As COVID-19 cases rise in many areas of the U.S., New Jersey hospitals are signing advance contracts with staffing agencies to prepare for the coming months, according to NJ Spotlight.
The move by some acute care facilities is meant to ensure workforce challenges can be addressed as needed to care for patients infected with the coronavirus.
“Healthcare providers are taking the potential for a second wave very seriously. It’s been a looming concern ever since the very beginning of the pandemic,” Kerry McKean Kelly, vice president of communications for the New Jersey Hospital Association, told NJ Spotlight.
For example, West Orange-based RWJBarnabas Health has created its own “float pool” of critical care nurses and signed a vendor contract for additional nurses, said John Bonamo, MD, executive vice president and chief medical and quality officer, told the publication.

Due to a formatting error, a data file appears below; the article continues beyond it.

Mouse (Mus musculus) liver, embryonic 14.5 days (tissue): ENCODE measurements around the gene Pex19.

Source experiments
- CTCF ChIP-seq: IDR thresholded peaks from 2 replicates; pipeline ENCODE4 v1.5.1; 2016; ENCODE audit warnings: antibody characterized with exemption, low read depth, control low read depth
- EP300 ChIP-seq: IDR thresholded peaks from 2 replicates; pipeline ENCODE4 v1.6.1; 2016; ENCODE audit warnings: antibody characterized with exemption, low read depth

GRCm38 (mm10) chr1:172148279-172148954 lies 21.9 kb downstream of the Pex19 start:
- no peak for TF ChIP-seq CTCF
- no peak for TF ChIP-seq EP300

Concern about sufficient staffing comes as New Jersey has seen a rise in COVID-19 cases. In the past week, the state has seen an average of 1,016 cases daily, up 54 percent from the average two weeks prior, according to a New York Times database. On Oct. 20, the state reported more than 780 patients were hospitalized with either confirmed or likely COVID-19 infections, according to NJ Spotlight. That’s the highest virus patient total in more than two months.
Read the full NJ Spotlight article here.
More articles on workforce:
Cleveland’s University Hospitals offering sleep pods for front-line COVID-19 workers
Cook County Health to add 466 positions for contact tracing, social distancing
Oregon State Hospital testing all staff amid COVID-19 outbreak
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